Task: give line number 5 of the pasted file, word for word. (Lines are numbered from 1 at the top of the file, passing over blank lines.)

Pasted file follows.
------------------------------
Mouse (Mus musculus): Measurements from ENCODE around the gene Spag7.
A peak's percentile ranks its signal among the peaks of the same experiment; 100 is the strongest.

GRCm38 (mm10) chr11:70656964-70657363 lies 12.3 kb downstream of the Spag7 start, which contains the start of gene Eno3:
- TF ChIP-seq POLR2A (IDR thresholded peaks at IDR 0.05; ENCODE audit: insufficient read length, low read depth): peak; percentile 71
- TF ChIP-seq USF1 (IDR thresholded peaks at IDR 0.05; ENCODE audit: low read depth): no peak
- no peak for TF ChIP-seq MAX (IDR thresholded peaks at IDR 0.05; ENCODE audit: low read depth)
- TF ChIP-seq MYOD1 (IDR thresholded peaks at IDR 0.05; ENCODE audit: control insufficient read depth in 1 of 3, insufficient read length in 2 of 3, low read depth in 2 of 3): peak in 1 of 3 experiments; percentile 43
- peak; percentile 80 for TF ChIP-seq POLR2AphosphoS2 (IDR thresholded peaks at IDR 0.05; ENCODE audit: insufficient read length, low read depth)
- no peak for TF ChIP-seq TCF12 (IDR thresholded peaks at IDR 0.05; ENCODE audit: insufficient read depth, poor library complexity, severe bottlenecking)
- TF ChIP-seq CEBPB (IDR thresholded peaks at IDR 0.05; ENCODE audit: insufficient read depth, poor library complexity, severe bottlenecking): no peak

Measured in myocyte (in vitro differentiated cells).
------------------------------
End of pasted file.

- TF ChIP-seq USF1 (IDR thresholded peaks at IDR 0.05; ENCODE audit: low read depth): no peak